Behavioural economics can nudge pilots into boosting fuel and carbon efficiency, finds Virgin Atlantic study


Greenair Online, June 24, 2016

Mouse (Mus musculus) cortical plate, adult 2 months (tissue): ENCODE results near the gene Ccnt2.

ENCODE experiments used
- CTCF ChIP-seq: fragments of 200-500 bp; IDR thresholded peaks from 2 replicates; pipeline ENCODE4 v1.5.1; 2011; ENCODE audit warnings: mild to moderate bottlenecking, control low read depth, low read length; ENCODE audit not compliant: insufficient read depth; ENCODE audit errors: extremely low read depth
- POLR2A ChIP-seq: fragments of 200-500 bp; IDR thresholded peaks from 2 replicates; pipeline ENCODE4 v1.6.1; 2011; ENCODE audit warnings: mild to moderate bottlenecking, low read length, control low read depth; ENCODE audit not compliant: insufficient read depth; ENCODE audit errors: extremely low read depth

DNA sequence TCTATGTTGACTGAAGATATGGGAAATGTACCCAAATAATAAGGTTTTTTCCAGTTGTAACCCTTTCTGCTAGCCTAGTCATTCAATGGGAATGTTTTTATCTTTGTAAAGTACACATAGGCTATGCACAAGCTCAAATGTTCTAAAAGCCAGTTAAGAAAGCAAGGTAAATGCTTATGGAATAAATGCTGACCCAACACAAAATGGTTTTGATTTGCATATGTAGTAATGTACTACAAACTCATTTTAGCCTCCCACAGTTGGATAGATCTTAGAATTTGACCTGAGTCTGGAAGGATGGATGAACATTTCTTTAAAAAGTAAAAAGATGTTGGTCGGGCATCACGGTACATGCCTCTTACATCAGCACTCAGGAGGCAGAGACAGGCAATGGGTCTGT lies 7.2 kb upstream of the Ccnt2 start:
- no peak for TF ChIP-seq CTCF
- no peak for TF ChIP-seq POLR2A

Behavioural economics could be one of the most cost-effective ways of achieving fuel and carbon efficiency savings from airlines, finds an academic study involving Virgin Atlantic captains. Working with research economists from the University of Chicago and the London School of Economics, the airline’s fuel efficiency and sustainability teams developed a process that increased the awareness of Virgin’s 335 captains of the measures they could take to improve fuel efficiency through three sets of behaviours: take-off, in the air and upon arrival. As part of the eight-month study, captains were randomised into one of four groups, including one ‘business as usual’ control group and three active intervention groups. Data from more than 42,000 flights was independently analysed, and the result was fuel savings of £3.3 million ($4.5m) at 2014 prices and CO2 emissions reductions of 21,500 tonnes.

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